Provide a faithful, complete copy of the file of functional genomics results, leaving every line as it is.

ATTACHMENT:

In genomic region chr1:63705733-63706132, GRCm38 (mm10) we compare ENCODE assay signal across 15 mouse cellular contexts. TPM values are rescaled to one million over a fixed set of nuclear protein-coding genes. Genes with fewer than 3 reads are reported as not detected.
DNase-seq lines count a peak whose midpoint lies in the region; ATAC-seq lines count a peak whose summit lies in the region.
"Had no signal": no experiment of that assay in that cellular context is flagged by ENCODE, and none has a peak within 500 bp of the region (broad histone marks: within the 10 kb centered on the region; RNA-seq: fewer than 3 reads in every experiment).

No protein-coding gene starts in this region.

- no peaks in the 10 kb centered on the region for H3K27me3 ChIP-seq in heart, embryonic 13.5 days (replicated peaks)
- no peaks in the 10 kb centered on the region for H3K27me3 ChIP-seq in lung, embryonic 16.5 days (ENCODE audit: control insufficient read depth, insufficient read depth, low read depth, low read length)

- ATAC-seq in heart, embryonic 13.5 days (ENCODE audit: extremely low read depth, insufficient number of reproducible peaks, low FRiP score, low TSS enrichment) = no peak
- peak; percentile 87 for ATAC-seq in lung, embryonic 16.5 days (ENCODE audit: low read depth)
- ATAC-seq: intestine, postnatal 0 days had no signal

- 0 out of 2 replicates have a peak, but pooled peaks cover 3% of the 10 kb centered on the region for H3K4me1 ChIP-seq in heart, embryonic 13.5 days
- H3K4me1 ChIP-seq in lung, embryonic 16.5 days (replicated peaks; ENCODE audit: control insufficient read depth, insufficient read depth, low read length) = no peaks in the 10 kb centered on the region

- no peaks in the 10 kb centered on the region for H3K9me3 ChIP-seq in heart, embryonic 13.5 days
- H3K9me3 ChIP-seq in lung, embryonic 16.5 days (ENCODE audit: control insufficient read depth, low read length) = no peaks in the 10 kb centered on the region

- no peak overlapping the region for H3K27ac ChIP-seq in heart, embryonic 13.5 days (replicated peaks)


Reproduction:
In genomic region chr1:63705733-63706132, GRCm38 (mm10) we compare ENCODE assay signal across 15 mouse cellular contexts. TPM values are rescaled to one million over a fixed set of nuclear protein-coding genes. Genes with fewer than 3 reads are reported as not detected.
DNase-seq lines count a peak whose midpoint lies in the region; ATAC-seq lines count a peak whose summit lies in the region.
"Had no signal": no experiment of that assay in that cellular context is flagged by ENCODE, and none has a peak within 500 bp of the region (broad histone marks: within the 10 kb centered on the region; RNA-seq: fewer than 3 reads in every experiment).

No protein-coding gene starts in this region.

- no peaks in the 10 kb centered on the region for H3K27me3 ChIP-seq in heart, embryonic 13.5 days (replicated peaks)
- no peaks in the 10 kb centered on the region for H3K27me3 ChIP-seq in lung, embryonic 16.5 days (ENCODE audit: control insufficient read depth, insufficient read depth, low read depth, low read length)

- ATAC-seq in heart, embryonic 13.5 days (ENCODE audit: extremely low read depth, insufficient number of reproducible peaks, low FRiP score, low TSS enrichment) = no peak
- peak; percentile 87 for ATAC-seq in lung, embryonic 16.5 days (ENCODE audit: low read depth)
- ATAC-seq: intestine, postnatal 0 days had no signal

- 0 out of 2 replicates have a peak, but pooled peaks cover 3% of the 10 kb centered on the region for H3K4me1 ChIP-seq in heart, embryonic 13.5 days
- H3K4me1 ChIP-seq in lung, embryonic 16.5 days (replicated peaks; ENCODE audit: control insufficient read depth, insufficient read depth, low read length) = no peaks in the 10 kb centered on the region

- no peaks in the 10 kb centered on the region for H3K9me3 ChIP-seq in heart, embryonic 13.5 days
- H3K9me3 ChIP-seq in lung, embryonic 16.5 days (ENCODE audit: control insufficient read depth, low read length) = no peaks in the 10 kb centered on the region

- no peak overlapping the region for H3K27ac ChIP-seq in heart, embryonic 13.5 days (replicated peaks)